Loch Lomond excursions

Climbing is deeply reassuring. Which seems odd to say, at first. There is so much anxiety around the climb, attached to anticipation, also to 'failure' and return, but when you are in the well, actually climbing, everything is as it should be – balanced. Climbing: it's not about imposing a sequence on the rock, more about accepting what choreography the rock will allow you, what it will release. It has to be studied in detail, with the body, not just the eye. Brushing and touching rock is the opening of the inner lens. The skin of the stone speaks with a deeper well of gravity and a resonance which can be felt only by touching the stone, gripping its friction, pulling into gravity's clasp and feeling that transmission of core and shaped mass. Shaped by pressure, wind, water, ice, the stone dictates its own movements from its own life. So when we boulder we are tracing something ancient rather than living any statement of the moment. Like following an invisible line or life laid down long ago and vanished from the world. Like a glacier's track, its vast current and historic noise, then its stoppage, and its melting, its vanishing. To retrace something of that, in our short track through this world, is kind of comforting and reassuring.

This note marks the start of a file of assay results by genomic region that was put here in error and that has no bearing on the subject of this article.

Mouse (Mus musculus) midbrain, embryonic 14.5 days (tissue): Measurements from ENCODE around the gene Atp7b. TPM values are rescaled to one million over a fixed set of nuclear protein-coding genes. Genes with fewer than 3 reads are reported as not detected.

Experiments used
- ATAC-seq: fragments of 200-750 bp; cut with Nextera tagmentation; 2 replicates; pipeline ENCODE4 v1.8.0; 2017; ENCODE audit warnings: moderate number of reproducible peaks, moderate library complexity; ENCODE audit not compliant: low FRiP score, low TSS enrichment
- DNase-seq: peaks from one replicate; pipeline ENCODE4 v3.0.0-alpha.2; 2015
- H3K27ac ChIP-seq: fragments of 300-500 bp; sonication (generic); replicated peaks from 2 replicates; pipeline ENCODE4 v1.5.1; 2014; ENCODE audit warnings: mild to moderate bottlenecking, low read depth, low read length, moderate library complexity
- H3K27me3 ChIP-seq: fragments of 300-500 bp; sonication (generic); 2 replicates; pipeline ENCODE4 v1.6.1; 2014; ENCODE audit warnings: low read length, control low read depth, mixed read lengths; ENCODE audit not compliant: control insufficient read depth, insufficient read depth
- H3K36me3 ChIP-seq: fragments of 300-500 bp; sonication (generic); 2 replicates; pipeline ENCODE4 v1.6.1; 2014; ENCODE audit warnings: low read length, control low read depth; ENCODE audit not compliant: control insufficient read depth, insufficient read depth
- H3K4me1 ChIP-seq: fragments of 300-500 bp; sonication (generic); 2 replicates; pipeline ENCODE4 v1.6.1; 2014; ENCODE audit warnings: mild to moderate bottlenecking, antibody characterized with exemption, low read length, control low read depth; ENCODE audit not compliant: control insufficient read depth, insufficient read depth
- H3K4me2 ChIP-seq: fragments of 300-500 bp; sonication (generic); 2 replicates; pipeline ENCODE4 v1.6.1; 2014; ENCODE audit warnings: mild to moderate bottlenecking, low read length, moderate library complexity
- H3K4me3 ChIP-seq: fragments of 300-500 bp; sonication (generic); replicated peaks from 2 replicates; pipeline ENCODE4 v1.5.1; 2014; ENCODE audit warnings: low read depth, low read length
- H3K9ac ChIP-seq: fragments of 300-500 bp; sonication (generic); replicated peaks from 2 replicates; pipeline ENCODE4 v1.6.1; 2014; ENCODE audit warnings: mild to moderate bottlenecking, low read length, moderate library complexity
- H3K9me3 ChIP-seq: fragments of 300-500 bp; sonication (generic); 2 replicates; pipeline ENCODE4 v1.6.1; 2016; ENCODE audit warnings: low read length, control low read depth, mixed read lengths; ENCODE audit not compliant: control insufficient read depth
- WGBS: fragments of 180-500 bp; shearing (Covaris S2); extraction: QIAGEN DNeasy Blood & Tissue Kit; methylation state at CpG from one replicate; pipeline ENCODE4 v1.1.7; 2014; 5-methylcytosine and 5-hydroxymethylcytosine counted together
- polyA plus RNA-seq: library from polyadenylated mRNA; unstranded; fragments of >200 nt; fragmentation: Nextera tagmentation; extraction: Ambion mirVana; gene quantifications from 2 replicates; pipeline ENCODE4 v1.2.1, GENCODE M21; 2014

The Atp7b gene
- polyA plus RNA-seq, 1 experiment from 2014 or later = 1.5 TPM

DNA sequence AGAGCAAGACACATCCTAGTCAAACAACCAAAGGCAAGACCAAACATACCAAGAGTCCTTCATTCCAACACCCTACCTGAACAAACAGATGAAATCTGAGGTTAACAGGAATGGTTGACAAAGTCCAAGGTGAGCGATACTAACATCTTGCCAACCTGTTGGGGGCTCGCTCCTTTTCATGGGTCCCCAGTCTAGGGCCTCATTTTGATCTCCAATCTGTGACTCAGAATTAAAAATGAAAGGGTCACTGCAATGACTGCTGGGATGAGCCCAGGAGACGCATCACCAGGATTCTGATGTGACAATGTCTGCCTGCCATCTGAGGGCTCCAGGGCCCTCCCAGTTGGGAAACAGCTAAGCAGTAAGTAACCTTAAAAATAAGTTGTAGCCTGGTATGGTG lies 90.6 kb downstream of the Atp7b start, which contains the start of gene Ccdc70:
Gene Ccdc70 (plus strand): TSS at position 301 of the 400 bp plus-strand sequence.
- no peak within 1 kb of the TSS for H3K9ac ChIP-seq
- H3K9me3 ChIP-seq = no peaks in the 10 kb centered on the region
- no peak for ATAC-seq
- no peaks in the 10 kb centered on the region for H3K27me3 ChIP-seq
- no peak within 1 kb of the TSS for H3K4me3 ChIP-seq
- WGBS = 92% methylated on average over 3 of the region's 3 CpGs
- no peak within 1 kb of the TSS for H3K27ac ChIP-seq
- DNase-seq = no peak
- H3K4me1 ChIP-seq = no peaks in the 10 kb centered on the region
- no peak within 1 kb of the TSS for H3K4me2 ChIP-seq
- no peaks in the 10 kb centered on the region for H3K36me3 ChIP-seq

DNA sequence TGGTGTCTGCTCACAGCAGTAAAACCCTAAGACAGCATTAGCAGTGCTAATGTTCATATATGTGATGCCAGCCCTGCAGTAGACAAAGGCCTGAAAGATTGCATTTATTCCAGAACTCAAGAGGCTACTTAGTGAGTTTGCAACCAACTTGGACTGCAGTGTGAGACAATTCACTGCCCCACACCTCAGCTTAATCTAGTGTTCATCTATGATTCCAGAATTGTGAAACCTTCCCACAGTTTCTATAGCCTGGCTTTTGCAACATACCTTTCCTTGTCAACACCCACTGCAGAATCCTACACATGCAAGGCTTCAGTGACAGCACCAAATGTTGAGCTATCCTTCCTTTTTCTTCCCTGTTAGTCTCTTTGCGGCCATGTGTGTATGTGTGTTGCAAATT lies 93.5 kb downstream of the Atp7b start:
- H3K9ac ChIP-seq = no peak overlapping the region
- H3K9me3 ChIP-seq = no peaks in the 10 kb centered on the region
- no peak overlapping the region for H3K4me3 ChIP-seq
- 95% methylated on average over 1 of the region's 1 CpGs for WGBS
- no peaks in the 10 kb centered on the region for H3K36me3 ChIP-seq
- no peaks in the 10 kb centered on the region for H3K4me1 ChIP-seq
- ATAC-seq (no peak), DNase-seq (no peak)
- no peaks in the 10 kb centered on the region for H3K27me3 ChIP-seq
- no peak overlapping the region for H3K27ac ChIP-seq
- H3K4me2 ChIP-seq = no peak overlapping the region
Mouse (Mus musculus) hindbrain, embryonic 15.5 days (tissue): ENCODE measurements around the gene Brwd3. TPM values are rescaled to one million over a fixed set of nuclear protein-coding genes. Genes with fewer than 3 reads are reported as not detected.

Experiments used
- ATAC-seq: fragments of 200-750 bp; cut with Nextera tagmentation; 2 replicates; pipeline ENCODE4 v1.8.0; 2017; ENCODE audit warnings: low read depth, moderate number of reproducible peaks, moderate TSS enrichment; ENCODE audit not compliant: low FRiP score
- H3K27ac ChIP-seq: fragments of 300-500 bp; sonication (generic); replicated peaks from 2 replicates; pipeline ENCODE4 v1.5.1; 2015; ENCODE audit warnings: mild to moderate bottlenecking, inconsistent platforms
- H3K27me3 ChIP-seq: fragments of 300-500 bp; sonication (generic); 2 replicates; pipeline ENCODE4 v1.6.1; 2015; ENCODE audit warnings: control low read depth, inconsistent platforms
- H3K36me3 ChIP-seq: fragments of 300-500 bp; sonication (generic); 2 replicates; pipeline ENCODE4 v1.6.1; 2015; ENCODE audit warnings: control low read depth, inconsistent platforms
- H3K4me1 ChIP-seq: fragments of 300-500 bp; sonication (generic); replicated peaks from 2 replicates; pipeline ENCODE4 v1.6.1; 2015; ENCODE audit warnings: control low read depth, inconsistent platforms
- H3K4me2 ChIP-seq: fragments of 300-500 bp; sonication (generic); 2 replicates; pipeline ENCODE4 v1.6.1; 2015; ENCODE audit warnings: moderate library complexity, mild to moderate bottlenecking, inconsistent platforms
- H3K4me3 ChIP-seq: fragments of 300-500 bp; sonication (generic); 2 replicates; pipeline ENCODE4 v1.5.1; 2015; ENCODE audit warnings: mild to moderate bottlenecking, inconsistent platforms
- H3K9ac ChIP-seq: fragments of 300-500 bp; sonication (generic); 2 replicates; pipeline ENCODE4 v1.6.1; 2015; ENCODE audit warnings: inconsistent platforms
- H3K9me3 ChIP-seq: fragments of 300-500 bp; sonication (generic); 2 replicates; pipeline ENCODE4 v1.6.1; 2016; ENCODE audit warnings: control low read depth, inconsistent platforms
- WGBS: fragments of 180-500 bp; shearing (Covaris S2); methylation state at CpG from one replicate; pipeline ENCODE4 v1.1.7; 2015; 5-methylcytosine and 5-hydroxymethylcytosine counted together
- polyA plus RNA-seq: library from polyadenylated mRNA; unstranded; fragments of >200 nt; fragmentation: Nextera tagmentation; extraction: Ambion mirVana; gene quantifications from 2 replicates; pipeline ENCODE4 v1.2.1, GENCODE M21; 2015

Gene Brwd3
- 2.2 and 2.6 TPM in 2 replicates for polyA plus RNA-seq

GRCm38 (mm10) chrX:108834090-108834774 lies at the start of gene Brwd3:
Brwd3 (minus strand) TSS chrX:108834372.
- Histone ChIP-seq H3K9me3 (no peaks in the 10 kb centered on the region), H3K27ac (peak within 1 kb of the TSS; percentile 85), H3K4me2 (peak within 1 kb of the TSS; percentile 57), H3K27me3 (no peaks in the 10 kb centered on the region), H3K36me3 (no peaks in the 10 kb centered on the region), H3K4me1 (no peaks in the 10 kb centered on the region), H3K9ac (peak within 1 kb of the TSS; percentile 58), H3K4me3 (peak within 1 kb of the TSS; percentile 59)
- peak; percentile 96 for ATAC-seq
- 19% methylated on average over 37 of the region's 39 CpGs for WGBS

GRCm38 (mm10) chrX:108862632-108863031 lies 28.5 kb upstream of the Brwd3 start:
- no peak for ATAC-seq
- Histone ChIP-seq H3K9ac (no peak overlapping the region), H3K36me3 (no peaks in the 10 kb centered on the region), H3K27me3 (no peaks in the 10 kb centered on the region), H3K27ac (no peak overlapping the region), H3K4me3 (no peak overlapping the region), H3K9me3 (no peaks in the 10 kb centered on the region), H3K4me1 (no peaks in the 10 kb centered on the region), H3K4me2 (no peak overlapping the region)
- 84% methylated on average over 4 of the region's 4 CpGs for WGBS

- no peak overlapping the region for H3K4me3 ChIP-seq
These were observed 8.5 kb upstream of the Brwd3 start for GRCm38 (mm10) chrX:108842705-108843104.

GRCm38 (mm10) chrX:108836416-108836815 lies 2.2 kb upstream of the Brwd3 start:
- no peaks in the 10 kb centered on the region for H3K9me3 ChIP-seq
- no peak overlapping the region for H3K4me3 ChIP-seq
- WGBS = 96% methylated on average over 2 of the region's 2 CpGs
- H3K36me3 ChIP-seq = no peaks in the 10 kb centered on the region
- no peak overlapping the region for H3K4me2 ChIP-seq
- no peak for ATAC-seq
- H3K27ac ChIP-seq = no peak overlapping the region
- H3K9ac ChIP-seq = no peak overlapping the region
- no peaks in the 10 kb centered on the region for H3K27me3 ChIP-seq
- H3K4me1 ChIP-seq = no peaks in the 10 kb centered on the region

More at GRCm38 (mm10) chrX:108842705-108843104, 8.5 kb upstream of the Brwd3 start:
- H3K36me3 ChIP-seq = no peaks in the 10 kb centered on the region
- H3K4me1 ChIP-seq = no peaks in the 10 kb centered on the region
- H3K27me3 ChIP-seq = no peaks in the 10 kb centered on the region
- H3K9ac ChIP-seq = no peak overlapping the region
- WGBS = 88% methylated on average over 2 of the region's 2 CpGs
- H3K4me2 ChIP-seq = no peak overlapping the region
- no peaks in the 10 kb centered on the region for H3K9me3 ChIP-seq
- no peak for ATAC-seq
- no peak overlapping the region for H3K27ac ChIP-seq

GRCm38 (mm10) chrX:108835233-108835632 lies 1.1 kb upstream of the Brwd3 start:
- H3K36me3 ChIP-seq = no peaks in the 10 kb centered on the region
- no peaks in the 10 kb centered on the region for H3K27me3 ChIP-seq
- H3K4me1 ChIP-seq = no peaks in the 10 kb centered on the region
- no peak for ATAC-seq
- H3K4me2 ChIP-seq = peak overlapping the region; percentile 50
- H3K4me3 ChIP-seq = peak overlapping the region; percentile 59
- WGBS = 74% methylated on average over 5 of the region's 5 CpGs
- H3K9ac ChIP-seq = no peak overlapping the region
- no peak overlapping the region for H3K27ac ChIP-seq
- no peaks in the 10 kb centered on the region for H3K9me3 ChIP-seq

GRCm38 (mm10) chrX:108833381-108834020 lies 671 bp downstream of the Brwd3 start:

Whiter far

Than the white rocks

Of the Rock Temple

The autumn wind blows.

                from The Narrow Road to the Deep North by Matsuo Bashō

Popular posts from this blog

Vertical Landscapes: Exploring Glasgow's Hidden Bouldering

The Lost Township of Grulin on Eigg

Timeline Walks of Scotland #Hallaig to Screapadal on Raasay